Wednesday, August 4, 2010

Le Débat

Serge Audier reviews the history of the influential journal Le Débat. In large part he is rehashing one of the theses in his book on "la pensée anti-68," which Sam Moyn reviewed here. Much of the intellectual history of the past 40 years is bound up in this saga. For my own take on one aspect of this story, now somewhat out of date (it was written as a response to a polemical piece by Perry Anderson), see here.

And incidentally, Marcel Gauchet, the editor of Le Débat and focal point of Audier's critique, played a large part in the "Benjamin Constant revival," which Jacob Levy discusses here, in a blog post that includes a nice compliment to French Politics. (We intellectuals may live in a small world, but never let it be said that we're not incestuous. I not only wrote the review of Helena Rosenblatt's book, to which Levy refers, I also translated essays for the Cambridge Companion to Constant, which she edited, including part of Gauchet's book on Constant.) As Levy notes, the Constant revival extends well beyond the narrow confines of the Latin Quarter. This is one of many reasons why it can be misleading to write French intellectual history as an exercise in the sociology of small groups or the ethnography of some exotic tribe, although the temptation is permanent, particularly among outsiders gone (almost) native, like myself. The Parisian microcosm may be a basket of crabs, as Audier implies, but political thought continues to matter there in a way that it doesn't in the United States, as Moyn's closing lament makes clear.

5 comments:

bernard said...

Art,

As a pro translator, what is a good equivalent for "panier de crabes" in english? I deal with those in english everyday, but I don't know how to call them. thanks in advance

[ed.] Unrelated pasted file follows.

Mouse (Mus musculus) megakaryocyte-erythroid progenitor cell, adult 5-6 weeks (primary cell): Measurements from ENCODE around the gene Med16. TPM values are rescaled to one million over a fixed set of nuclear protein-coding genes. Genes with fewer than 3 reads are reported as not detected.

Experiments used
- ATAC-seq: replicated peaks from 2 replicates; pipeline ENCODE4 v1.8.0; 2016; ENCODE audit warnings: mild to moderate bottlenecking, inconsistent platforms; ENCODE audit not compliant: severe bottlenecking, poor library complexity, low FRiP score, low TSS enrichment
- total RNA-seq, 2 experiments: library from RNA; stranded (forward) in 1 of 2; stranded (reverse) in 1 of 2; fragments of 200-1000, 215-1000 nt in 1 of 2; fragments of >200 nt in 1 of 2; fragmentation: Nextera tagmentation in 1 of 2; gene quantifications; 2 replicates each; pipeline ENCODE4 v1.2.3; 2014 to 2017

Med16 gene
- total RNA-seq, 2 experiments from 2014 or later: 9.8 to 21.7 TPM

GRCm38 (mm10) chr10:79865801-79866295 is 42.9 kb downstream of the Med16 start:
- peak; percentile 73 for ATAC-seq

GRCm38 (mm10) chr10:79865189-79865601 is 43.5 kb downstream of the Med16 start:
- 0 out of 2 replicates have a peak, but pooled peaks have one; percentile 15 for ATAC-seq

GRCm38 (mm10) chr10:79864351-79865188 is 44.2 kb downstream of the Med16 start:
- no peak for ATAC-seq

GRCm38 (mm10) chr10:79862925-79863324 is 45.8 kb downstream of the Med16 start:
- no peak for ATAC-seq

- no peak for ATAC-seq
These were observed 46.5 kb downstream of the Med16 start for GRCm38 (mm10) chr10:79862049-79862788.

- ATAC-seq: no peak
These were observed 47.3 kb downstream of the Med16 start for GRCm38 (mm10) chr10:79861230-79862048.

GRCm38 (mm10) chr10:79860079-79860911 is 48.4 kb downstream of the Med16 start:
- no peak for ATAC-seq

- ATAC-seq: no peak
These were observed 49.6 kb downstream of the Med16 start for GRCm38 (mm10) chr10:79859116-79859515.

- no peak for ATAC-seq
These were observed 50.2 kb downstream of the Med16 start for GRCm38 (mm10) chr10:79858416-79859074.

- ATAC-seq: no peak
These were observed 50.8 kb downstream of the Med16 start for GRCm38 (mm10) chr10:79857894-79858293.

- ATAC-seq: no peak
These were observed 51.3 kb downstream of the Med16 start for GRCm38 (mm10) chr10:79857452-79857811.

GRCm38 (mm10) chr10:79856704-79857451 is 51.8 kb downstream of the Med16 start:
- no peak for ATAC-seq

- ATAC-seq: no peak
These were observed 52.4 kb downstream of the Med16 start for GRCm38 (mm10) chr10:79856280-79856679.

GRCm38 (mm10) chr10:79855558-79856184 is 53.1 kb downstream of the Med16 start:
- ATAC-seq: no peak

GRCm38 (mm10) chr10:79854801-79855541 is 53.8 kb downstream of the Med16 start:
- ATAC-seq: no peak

Unknown said...

snake pit

Anonymous said...

One of Le Monde's new directors feels that DSK isn't really on the left (the IMF approves of Sarkozy's retirement reform so I can see quite a problem already for DSK....), likes Royal but frowns on her difficulty at choosing her entourage/staff, and figures Hollande is the most "competent" of all socialists. He also promises that he's no Dassault and won't influence what's in the paper, let alone pen articles whenever he feels like it (as Dassault does for Le Figaro).
http://tempsreel.nouvelobs.com/actualite/politique/20100805.OBS8108/pour-pierre-berge-dsk-n-est-pas-marque-par-les-idees-de-gauche.html

Personally I don't see any Hollande traction among people, but I'm pretty sure that he's angling for Finance minister, not president.

bernard said...

Thank you, Art.

kerry candaele said...

Thank you for attaching the link to your article on the Perry Anderson pieces. I would have enjoyed reading his response, as I thought there is so much to like in those two articles. Your presentation is hardly dated, it seems to me, with the likes of Zizek and Badiou and comrades getting away with far too much intellectual posturing and bad faith these days. Anderson is one of the smartest historian/provocateurs around, the other two being something else altogether.
best,
kerry candaele
www.followingtheninth.com